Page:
O'Brien, a tackle who was a co-captain of the championship team, remembers a squad made up of undersized guys with oversized hearts. "The biggest guy on the team weighed 190 pounds," he said. But what the players lacked in size, they made up for in quickness and a desire to win.
"The kids were determined," said Tony Piazza, who was then 24 and an assistant coach. "Everyone knew their job. We never had to say anything twice."
The team's turnaround was largely the work of then new head coach Roy Ilowit, a former City College of New York standout and semi-pro player. At age 36, Ilowit took the reins of a program known for losing and turned it into a team of winners.
"Everybody loved Roy," said Piazza. "He was the key guy with that football team. He should get 99 percent of the credit." Ilowit, who would later start the football program at C.W. Post, brought respect to the team, and players followed him devotedly.
It was a team full of characters, according to O'Brien, the most memorable of whom was quarterback Dicky Goetz. Piazza described him as "a little nutty." O'Brien called him flat out "crazy." O'Brien recalled incidents in which Goetz would go down to the beach in the middle of the night and steal a tractor, driving it up and down the beach and up to the recreation building.
"He was crazy," said O'Brien. "No drinking involved." After high school, O'Brien became a police officer and, regrettably, had to distance himself from Goetz's antics. "I stopped hanging around them because I was a police officer," he laughed. "I was going to get fired or get arrested."
With a football in his hand, however, Goetz was all business, according to Piazza. "On the ballfield he was a real determined kid," said Piazza. Another determined kid was fullback Harold Kraftchick, who led the conference in scoring with 132 points and 21 touchdowns, including six in the final game against East Rockaway. He was described by Piazza as a quiet kid off the field, and a bulldozer on it. "Harold was a quiet kid, but once he got that ball in his hand ...," he said, not needing to finish the point.
While the offense was a juggernaut of speed and unpredictability, Piazza was quick to point out that the team's defense gave up only 58 points during the entire eight-game season. "They were so good," Piazza said of the defense. "I can't really remember anyone who ran over us."
O'Brien said that what kept the team together was a commitment to winning. Most of the players were seniors and had two years of losing fresh in their minds. "We'd run it three times and punt," O'Brien recalled of those first years. "You get tired of losing." But the experiences the team shared brought them together and made them a family. "There was no animosity, there was no superstar," he said.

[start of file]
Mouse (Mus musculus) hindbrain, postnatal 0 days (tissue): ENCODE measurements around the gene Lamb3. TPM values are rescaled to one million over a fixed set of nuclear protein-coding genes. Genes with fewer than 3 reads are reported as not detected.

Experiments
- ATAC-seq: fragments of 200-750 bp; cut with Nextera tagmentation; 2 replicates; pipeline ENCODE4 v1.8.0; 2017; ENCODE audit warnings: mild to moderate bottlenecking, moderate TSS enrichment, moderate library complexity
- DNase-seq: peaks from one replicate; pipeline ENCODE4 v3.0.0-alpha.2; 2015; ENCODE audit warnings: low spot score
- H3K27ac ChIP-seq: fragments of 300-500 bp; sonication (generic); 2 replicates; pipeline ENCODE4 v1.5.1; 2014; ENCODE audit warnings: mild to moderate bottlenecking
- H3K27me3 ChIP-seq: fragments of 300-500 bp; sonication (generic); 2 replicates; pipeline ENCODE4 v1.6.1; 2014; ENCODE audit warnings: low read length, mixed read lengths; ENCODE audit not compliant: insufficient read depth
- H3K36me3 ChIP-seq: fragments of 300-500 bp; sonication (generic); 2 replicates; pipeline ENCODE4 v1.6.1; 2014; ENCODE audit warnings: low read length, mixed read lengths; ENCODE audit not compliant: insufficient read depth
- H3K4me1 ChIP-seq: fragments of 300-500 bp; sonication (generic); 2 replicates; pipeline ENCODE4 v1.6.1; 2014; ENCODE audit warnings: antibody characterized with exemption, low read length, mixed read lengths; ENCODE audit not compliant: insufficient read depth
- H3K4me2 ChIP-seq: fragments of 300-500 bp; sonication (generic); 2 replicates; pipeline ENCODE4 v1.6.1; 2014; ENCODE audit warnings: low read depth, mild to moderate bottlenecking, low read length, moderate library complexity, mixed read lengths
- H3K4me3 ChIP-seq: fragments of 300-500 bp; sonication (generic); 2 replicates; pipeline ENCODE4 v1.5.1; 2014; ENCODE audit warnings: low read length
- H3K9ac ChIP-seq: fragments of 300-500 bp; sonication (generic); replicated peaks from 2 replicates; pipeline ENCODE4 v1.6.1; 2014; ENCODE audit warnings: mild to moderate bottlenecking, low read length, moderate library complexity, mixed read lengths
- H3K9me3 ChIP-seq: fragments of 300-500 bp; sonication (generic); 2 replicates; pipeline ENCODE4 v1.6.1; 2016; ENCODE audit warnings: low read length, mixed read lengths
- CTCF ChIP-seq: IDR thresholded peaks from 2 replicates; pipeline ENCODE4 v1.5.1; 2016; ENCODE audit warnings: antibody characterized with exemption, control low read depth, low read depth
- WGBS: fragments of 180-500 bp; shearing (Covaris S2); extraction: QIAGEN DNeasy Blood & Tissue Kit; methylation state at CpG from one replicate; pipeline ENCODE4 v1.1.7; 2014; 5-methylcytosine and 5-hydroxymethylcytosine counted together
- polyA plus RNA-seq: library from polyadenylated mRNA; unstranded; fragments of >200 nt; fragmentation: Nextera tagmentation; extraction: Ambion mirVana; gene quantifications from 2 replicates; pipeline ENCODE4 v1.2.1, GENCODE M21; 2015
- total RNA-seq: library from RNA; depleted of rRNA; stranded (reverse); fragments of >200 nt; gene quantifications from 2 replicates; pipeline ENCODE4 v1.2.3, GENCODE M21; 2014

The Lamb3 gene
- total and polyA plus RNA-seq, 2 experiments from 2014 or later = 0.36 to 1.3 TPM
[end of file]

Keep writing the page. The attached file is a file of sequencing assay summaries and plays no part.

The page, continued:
Being part of that family, Piazza added, meant being able to play no matter what. The word "injury" was not part of their vocabulary, especially on a team where only 14 of the 22 players were regulars. "If you got hurt, you just taped it up and forgot about it," Piazza said. "They had to play; they had no choice. I was impressed with the tenacity."
Now, 50 years after dominating a conference they had previously served as doormat, the '53 Marines are finally getting their due recognition. During Homecoming on Oct. 25, the team will be inducted into the Long Beach High School Wall of Fame. The wall, which features famed alumni like Billy Crystal and basketball Hall of Famer Larry Brown, honors former students who have made an impact on the world and in the community. Also being inducted this year are 1950s Harvard basketball star Edward Condon, lacrosse pro Ken Garcia, 1991 scholastic baseball League MVP D.J. Robertson, "Seabiscuit" actor Ed Lauter and Long Beach historian Roberta Fiore.
Athletic Director Arnold Epstein is hopeful that at least some of the players from 1953 will be able to attend the ceremony, though he said that contacting the members has proven somewhat difficult. "It's easier to contact individuals -- it's harder to contact an entire team," he said. Epstein hopes that the team will make a showing reflective of its '53 triumph. "It's a special event," he said. "It's really nice for the community and the individual honored."
"Every community has reasons to be proud," said Dr. Ronald Friedman, superintendent of schools. "The hard part is making the decisions." Friedman said that more than 30 alumni were nominated for the wall this year during the annual nominating period, from Feb. 1 to March 31. The final decisions on honorees are made by May 15 by a committee comprising the high school's athletic director, principal, two members of the booster club and school board members.
"The Wall of Fame is a wonderful way for such a fine community to be able to recognize and honor citizens from our history who have contributed positively to make this town the great place it is," Friedman said.
The Perfect Season
Long Beach 20 Malverne 0
Long Beach 19 Woodmere 14
Long Beach 19 Lynbrook 0
Long Beach 26 West Hempstead 0
Long Beach 24 South Side 0
Long Beach 40 Oceanside 13
Long Beach 25 Hicksville 13
Long Beach 45 East Rockaway 18
The 1953 Marines
Harold Cohen Stuart Hershon
Victor Reizman Gregory Finnan
Andre Leeds William O'Brien
Richard Dawson Lawrence Kimmelman
William Greenburg Jack Nedlin
Paul Steiner Richard Goetz
Harvey Danis Harold Krafchick
William Bergen Robert Fowler
Martin Shapiro Barry Zweiban
Nick Yankanich Joseph Skapley
Steven Simon Fred Schaler
Miles Schack Meshel
Fred Rosenberg Martin Ralph
Steve Ornstein Sorie Knox
Klein Gary Hyman
Ronald Gumpert George Gold
Ronald Feldman Bernstein
Hardy Crosby Paul Camara
Head Coach Roy Ilowit
Assistant Coach Anthony Piazza
Assistant Coach George Friedman
Assistant Coach Thomas McCabe
Director of Athletics Samuel J. Santay
After two winless seasons, however, the coaching staff changed, the philosophy changed, and the 1953 team did the impossible: It went undefeated.